New book promotes dialogue on a proposed Metro system for Bogotá

The Bogotá-based nonprofit organisation Fundación Ciudad Humana (Human Cities Foundation) recently launched a new book that aims to promote dialogue on a proposed Metro system for the Colombian capital.

Más que un Metro para Bogotá (More than a Metro for Bogotá) is co-authored by Ricardo Montezuma, Director of the Fundación Ciudad Humana, and Alex Ricardo Jimenez, a Research Analyst at the Cities Alliance Secretariat in Washington D.C..
The book seeks to promote a dialogue within the community on the type of Metro system that would be most beneficial for the city: elevated, surface, or underground.
The subject of a Metro system for Bogotá has been under discussion for more than 20 years. Traffic congestion in the city is severe, and with automobile ownership on the rise, the situation is likely to worsen.
 
The city has already taken steps towards easing congestion by implementing Transmilenio, an innovative bus rapid transit system, and by enacting alternate-day driving restrictions determined by license plate number. However, Transmilenio routes still do not extend throughout the city as a result of changes in its planning and implementation, and residents continue to rely heavily on a large network of unregulated, informal buses and taxis.
In 2007, Bogotá Mayor Samuel Moreno campaigned on a pledge to establish a rapid transit system in the city. Since assuming office he has approved the construction of an integrated transport system, and various alternatives are currently under consideration.
Montezuma and Jimenez suggest that if Bogotá is going to build a Metro, then it should be the best possible system: a 21st century system that is integrated in the city and adapted to its particular needs. 
They advise that the new system should be adaptive, innovative, and give value to the “surface” (ground floor)—an important part of the urban lifestyle. They also recommend that the system complement what has already been built and achieved by Transmilenio.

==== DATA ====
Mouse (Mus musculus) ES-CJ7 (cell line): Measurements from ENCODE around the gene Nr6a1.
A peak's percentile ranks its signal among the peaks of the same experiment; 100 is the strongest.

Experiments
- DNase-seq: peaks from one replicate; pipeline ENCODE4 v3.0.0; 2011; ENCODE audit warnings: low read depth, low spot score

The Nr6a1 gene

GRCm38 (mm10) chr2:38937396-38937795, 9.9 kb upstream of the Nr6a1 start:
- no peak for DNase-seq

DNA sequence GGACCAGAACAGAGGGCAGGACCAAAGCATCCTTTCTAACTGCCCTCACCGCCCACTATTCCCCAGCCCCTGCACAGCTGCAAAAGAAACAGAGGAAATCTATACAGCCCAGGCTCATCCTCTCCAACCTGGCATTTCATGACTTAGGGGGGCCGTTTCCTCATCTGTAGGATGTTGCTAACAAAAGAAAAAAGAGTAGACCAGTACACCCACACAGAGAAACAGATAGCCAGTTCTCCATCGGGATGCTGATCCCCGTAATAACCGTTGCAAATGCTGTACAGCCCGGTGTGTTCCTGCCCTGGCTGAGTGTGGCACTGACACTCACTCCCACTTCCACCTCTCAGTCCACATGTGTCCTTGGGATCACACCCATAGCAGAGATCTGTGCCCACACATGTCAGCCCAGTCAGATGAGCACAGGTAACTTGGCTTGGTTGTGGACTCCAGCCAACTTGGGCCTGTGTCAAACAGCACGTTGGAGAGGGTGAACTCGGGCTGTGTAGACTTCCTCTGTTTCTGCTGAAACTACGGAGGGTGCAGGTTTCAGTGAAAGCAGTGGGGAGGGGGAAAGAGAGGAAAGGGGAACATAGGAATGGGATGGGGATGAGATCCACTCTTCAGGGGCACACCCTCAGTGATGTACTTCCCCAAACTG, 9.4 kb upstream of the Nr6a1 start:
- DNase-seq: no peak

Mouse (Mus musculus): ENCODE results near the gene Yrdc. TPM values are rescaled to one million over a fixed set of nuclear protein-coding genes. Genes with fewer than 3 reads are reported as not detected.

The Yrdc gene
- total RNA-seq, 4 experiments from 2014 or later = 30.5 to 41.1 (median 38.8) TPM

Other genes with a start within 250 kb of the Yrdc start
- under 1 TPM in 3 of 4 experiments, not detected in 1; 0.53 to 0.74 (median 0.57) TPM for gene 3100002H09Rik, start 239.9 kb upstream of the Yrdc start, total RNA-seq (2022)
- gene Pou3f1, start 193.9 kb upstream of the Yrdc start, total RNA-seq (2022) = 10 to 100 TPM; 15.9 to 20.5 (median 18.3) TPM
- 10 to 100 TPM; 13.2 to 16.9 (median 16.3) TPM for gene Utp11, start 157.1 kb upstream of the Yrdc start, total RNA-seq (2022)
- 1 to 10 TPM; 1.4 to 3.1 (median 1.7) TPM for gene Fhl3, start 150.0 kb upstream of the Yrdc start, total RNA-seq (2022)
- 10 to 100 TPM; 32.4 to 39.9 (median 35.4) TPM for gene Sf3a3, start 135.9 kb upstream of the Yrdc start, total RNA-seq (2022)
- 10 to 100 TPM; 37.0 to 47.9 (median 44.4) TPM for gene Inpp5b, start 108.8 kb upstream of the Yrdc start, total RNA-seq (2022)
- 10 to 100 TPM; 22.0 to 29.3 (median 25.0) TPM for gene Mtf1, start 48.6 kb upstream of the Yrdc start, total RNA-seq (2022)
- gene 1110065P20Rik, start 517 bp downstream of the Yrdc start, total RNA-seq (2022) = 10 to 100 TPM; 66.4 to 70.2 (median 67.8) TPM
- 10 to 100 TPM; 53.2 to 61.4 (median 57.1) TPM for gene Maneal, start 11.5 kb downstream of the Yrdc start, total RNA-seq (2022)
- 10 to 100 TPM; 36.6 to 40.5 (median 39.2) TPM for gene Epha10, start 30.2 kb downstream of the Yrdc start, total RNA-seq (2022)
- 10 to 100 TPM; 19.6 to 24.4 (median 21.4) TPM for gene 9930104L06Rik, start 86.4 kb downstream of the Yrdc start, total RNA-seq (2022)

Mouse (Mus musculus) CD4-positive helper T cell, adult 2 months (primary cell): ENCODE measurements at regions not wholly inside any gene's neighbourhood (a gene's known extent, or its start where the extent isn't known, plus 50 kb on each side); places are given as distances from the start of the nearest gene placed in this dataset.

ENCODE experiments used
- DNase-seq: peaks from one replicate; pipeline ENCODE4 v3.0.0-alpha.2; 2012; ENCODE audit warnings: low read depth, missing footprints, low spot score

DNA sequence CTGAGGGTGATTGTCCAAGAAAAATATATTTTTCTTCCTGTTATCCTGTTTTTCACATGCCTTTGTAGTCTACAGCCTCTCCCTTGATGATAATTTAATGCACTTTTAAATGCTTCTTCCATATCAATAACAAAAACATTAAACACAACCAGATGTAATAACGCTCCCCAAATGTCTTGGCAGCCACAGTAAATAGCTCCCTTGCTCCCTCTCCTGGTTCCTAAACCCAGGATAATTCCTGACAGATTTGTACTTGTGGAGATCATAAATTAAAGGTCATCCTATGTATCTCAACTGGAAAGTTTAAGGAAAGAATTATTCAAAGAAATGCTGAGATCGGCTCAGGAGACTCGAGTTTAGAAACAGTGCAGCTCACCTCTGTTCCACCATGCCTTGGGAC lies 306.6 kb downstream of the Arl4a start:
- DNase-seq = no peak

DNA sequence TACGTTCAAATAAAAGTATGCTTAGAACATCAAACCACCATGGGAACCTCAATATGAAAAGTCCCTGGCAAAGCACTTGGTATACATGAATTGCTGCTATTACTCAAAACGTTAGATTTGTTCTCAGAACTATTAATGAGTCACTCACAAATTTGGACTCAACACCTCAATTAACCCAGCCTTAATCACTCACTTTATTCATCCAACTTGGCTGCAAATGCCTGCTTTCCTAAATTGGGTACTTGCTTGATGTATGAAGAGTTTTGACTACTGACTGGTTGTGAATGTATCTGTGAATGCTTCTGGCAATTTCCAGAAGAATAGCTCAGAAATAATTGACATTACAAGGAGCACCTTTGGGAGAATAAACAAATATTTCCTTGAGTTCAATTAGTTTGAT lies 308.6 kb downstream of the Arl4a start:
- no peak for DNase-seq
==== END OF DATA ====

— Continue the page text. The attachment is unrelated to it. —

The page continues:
Furthermore, the authors make the case that the construction of such a major transport system is a significant opportunity for integrated urban development. A well designed, carefully chosen Metro can improve residents’ quality of life by offering benefits such as economic opportunities, social inclusion and access to public and recreational spaces.
It can also promote compact development—which uses less land than conventional development—as well as new ways of living that are environmentally friendly and depend less on automobiles.
The authors argue strongly that the process of making such a complex decision should be participatory. Choosing a new Metro system is a major investment that will impact the city for generations; as such, it should involve all stakeholders—businesses, residents, and local authorities.
Mas que un Metro para Bogotá developed out of a Citizen’s Dialogue forum on a possible Metro for the city that was sponsored by the Bogotá Chamber of Commerce.
The book is organised in five main sections:
  • Part 1 provides the context for the book. It examines the disconnect between urban development and urban transport and provides a summary of four different generations of Metro systems as well as their impact on cities.
  • Part 2 consists of case studies that illustrate both successful and unsuccessful implementation of rail systems and their urban integration.
  • Part 3 reviews proposals for mass transport systems in Bogotá, most recently for a Metro in 2000.
  • Part 4 includes a multidisciplinary collection of articles written by authors who were invited to reflect on the type of Metro system needed by the city. 
  • Part 5 presents conclusions and recommendations as well as perspectives of the main authors on how the new Metro system could be integrated in the broader agenda of urban mobility.  
For more information about the book or how to obtain a copy, please visit the Fundación Ciudad Humana website at www.ciudadhumana.org.
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